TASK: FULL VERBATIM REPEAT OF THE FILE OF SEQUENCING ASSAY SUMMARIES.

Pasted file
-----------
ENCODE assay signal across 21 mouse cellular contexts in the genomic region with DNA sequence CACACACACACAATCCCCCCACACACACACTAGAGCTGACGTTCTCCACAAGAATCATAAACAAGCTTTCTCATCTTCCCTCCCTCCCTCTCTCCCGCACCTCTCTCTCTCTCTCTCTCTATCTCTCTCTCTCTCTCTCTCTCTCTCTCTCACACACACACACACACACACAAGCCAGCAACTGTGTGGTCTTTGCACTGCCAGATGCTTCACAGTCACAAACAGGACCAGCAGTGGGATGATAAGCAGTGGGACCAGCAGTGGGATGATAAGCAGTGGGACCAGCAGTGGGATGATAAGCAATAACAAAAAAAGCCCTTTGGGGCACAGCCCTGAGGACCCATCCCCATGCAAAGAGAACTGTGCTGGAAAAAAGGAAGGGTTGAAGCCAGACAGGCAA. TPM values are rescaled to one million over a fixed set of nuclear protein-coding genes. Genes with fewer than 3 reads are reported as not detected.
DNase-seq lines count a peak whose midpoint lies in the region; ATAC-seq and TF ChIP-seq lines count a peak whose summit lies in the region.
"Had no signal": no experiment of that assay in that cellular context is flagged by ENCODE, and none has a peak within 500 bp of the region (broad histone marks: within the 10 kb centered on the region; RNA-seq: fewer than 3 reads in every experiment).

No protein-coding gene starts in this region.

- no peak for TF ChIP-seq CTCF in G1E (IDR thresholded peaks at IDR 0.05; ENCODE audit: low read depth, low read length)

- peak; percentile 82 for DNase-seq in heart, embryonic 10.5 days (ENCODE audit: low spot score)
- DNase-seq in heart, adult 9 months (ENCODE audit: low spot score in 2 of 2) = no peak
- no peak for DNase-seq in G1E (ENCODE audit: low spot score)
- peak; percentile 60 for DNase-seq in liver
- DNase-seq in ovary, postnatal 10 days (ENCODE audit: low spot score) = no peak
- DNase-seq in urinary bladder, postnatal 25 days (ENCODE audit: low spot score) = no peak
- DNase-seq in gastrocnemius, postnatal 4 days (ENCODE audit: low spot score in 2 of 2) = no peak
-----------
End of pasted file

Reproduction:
ENCODE assay signal across 21 mouse cellular contexts in the genomic region with DNA sequence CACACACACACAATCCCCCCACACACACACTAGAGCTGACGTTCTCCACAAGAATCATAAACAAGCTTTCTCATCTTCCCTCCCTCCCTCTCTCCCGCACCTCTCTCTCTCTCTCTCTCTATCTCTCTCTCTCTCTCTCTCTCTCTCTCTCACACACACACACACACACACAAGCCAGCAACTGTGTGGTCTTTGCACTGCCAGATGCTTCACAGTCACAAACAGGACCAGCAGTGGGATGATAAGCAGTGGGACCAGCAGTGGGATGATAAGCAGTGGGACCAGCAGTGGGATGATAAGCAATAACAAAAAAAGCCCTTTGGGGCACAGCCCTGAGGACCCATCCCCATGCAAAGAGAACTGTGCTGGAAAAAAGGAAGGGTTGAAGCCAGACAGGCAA. TPM values are rescaled to one million over a fixed set of nuclear protein-coding genes. Genes with fewer than 3 reads are reported as not detected.
DNase-seq lines count a peak whose midpoint lies in the region; ATAC-seq and TF ChIP-seq lines count a peak whose summit lies in the region.
"Had no signal": no experiment of that assay in that cellular context is flagged by ENCODE, and none has a peak within 500 bp of the region (broad histone marks: within the 10 kb centered on the region; RNA-seq: fewer than 3 reads in every experiment).

No protein-coding gene starts in this region.

- no peak for TF ChIP-seq CTCF in G1E (IDR thresholded peaks at IDR 0.05; ENCODE audit: low read depth, low read length)

- peak; percentile 82 for DNase-seq in heart, embryonic 10.5 days (ENCODE audit: low spot score)
- DNase-seq in heart, adult 9 months (ENCODE audit: low spot score in 2 of 2) = no peak
- no peak for DNase-seq in G1E (ENCODE audit: low spot score)
- peak; percentile 60 for DNase-seq in liver
- DNase-seq in ovary, postnatal 10 days (ENCODE audit: low spot score) = no peak
- DNase-seq in urinary bladder, postnatal 25 days (ENCODE audit: low spot score) = no peak
- DNase-seq in gastrocnemius, postnatal 4 days (ENCODE audit: low spot score in 2 of 2) = no peak